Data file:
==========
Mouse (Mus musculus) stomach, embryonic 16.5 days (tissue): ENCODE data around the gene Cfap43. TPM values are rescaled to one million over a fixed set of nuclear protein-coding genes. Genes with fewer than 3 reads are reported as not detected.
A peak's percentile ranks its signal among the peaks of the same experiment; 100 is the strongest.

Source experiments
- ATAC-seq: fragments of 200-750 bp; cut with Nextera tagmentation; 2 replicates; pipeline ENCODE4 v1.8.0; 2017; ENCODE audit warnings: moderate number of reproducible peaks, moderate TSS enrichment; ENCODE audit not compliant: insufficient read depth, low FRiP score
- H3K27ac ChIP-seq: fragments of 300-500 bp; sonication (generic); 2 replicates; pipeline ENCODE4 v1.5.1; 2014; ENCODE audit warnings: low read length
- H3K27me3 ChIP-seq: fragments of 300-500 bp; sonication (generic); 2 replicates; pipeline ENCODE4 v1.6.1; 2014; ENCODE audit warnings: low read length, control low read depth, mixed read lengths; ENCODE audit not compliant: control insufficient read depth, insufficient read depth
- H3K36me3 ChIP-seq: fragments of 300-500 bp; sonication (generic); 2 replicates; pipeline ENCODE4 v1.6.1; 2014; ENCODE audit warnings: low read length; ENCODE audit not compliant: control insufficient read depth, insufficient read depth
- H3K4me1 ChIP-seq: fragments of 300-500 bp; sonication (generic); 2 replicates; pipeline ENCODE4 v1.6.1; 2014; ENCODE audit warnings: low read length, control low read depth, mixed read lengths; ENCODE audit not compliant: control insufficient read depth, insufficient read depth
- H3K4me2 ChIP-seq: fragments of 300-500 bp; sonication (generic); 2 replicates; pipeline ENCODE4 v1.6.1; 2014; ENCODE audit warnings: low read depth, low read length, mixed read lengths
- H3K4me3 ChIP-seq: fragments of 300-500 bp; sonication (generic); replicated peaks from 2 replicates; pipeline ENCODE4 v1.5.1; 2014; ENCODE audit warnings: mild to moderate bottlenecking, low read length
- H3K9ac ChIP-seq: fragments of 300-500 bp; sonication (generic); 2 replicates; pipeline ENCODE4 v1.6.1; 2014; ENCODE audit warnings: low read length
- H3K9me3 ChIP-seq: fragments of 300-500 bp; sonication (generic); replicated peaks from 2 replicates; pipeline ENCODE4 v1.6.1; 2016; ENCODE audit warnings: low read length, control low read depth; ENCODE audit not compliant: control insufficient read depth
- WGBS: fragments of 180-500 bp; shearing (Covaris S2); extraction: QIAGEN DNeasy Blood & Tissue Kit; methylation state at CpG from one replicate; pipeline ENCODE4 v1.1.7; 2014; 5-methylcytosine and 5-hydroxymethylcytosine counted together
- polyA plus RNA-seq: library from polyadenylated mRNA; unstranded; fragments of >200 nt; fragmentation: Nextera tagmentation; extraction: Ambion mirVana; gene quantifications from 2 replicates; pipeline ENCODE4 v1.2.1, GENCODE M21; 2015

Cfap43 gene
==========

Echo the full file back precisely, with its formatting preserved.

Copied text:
Mouse (Mus musculus) stomach, embryonic 16.5 days (tissue): ENCODE data around the gene Cfap43. TPM values are rescaled to one million over a fixed set of nuclear protein-coding genes. Genes with fewer than 3 reads are reported as not detected.
A peak's percentile ranks its signal among the peaks of the same experiment; 100 is the strongest.

Source experiments
- ATAC-seq: fragments of 200-750 bp; cut with Nextera tagmentation; 2 replicates; pipeline ENCODE4 v1.8.0; 2017; ENCODE audit warnings: moderate number of reproducible peaks, moderate TSS enrichment; ENCODE audit not compliant: insufficient read depth, low FRiP score
- H3K27ac ChIP-seq: fragments of 300-500 bp; sonication (generic); 2 replicates; pipeline ENCODE4 v1.5.1; 2014; ENCODE audit warnings: low read length
- H3K27me3 ChIP-seq: fragments of 300-500 bp; sonication (generic); 2 replicates; pipeline ENCODE4 v1.6.1; 2014; ENCODE audit warnings: low read length, control low read depth, mixed read lengths; ENCODE audit not compliant: control insufficient read depth, insufficient read depth
- H3K36me3 ChIP-seq: fragments of 300-500 bp; sonication (generic); 2 replicates; pipeline ENCODE4 v1.6.1; 2014; ENCODE audit warnings: low read length; ENCODE audit not compliant: control insufficient read depth, insufficient read depth
- H3K4me1 ChIP-seq: fragments of 300-500 bp; sonication (generic); 2 replicates; pipeline ENCODE4 v1.6.1; 2014; ENCODE audit warnings: low read length, control low read depth, mixed read lengths; ENCODE audit not compliant: control insufficient read depth, insufficient read depth
- H3K4me2 ChIP-seq: fragments of 300-500 bp; sonication (generic); 2 replicates; pipeline ENCODE4 v1.6.1; 2014; ENCODE audit warnings: low read depth, low read length, mixed read lengths
- H3K4me3 ChIP-seq: fragments of 300-500 bp; sonication (generic); replicated peaks from 2 replicates; pipeline ENCODE4 v1.5.1; 2014; ENCODE audit warnings: mild to moderate bottlenecking, low read length
- H3K9ac ChIP-seq: fragments of 300-500 bp; sonication (generic); 2 replicates; pipeline ENCODE4 v1.6.1; 2014; ENCODE audit warnings: low read length
- H3K9me3 ChIP-seq: fragments of 300-500 bp; sonication (generic); replicated peaks from 2 replicates; pipeline ENCODE4 v1.6.1; 2016; ENCODE audit warnings: low read length, control low read depth; ENCODE audit not compliant: control insufficient read depth
- WGBS: fragments of 180-500 bp; shearing (Covaris S2); extraction: QIAGEN DNeasy Blood & Tissue Kit; methylation state at CpG from one replicate; pipeline ENCODE4 v1.1.7; 2014; 5-methylcytosine and 5-hydroxymethylcytosine counted together
- polyA plus RNA-seq: library from polyadenylated mRNA; unstranded; fragments of >200 nt; fragmentation: Nextera tagmentation; extraction: Ambion mirVana; gene quantifications from 2 replicates; pipeline ENCODE4 v1.2.1, GENCODE M21; 2015

Cfap43 gene